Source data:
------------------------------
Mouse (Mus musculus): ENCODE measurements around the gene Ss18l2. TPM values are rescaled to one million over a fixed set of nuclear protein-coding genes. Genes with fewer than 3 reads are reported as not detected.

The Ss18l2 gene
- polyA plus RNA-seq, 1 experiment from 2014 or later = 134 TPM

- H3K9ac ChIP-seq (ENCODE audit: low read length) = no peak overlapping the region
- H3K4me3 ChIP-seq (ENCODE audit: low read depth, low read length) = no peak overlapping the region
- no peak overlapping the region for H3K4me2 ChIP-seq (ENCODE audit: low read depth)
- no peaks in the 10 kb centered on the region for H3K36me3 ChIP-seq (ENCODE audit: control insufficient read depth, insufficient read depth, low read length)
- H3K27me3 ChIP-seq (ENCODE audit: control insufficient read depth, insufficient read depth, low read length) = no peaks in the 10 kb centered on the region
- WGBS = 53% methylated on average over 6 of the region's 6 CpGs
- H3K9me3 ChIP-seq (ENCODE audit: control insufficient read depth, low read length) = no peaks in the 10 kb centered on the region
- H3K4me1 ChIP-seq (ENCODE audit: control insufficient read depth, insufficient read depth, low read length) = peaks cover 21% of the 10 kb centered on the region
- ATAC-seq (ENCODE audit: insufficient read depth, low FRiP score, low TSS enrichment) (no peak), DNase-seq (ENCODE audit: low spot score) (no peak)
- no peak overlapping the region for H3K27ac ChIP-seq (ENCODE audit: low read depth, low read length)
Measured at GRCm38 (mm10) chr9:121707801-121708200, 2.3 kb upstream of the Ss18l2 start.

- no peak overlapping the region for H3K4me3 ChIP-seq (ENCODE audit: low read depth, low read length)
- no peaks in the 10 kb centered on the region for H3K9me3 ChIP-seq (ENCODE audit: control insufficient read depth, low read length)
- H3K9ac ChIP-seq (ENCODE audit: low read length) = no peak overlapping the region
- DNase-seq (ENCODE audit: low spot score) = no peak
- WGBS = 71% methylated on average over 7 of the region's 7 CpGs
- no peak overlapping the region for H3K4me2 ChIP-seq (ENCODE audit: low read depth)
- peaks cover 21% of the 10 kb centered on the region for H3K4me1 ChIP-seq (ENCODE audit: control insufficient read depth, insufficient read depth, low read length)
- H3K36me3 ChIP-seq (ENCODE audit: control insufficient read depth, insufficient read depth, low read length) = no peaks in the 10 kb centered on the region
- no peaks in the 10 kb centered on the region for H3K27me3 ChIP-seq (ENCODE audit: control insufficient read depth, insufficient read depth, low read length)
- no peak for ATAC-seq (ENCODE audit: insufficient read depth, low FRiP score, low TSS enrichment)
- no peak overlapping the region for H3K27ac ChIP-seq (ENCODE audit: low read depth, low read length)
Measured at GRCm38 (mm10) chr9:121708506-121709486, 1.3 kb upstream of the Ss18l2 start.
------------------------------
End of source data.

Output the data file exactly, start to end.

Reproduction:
Mouse (Mus musculus): ENCODE measurements around the gene Ss18l2. TPM values are rescaled to one million over a fixed set of nuclear protein-coding genes. Genes with fewer than 3 reads are reported as not detected.

The Ss18l2 gene
- polyA plus RNA-seq, 1 experiment from 2014 or later = 134 TPM

- H3K9ac ChIP-seq (ENCODE audit: low read length) = no peak overlapping the region
- H3K4me3 ChIP-seq (ENCODE audit: low read depth, low read length) = no peak overlapping the region
- no peak overlapping the region for H3K4me2 ChIP-seq (ENCODE audit: low read depth)
- no peaks in the 10 kb centered on the region for H3K36me3 ChIP-seq (ENCODE audit: control insufficient read depth, insufficient read depth, low read length)
- H3K27me3 ChIP-seq (ENCODE audit: control insufficient read depth, insufficient read depth, low read length) = no peaks in the 10 kb centered on the region
- WGBS = 53% methylated on average over 6 of the region's 6 CpGs
- H3K9me3 ChIP-seq (ENCODE audit: control insufficient read depth, low read length) = no peaks in the 10 kb centered on the region
- H3K4me1 ChIP-seq (ENCODE audit: control insufficient read depth, insufficient read depth, low read length) = peaks cover 21% of the 10 kb centered on the region
- ATAC-seq (ENCODE audit: insufficient read depth, low FRiP score, low TSS enrichment) (no peak), DNase-seq (ENCODE audit: low spot score) (no peak)
- no peak overlapping the region for H3K27ac ChIP-seq (ENCODE audit: low read depth, low read length)
Measured at GRCm38 (mm10) chr9:121707801-121708200, 2.3 kb upstream of the Ss18l2 start.

- no peak overlapping the region for H3K4me3 ChIP-seq (ENCODE audit: low read depth, low read length)
- no peaks in the 10 kb centered on the region for H3K9me3 ChIP-seq (ENCODE audit: control insufficient read depth, low read length)
- H3K9ac ChIP-seq (ENCODE audit: low read length) = no peak overlapping the region
- DNase-seq (ENCODE audit: low spot score) = no peak
- WGBS = 71% methylated on average over 7 of the region's 7 CpGs
- no peak overlapping the region for H3K4me2 ChIP-seq (ENCODE audit: low read depth)
- peaks cover 21% of the 10 kb centered on the region for H3K4me1 ChIP-seq (ENCODE audit: control insufficient read depth, insufficient read depth, low read length)
- H3K36me3 ChIP-seq (ENCODE audit: control insufficient read depth, insufficient read depth, low read length) = no peaks in the 10 kb centered on the region
- no peaks in the 10 kb centered on the region for H3K27me3 ChIP-seq (ENCODE audit: control insufficient read depth, insufficient read depth, low read length)
- no peak for ATAC-seq (ENCODE audit: insufficient read depth, low FRiP score, low TSS enrichment)
- no peak overlapping the region for H3K27ac ChIP-seq (ENCODE audit: low read depth, low read length)
Measured at GRCm38 (mm10) chr9:121708506-121709486, 1.3 kb upstream of the Ss18l2 start.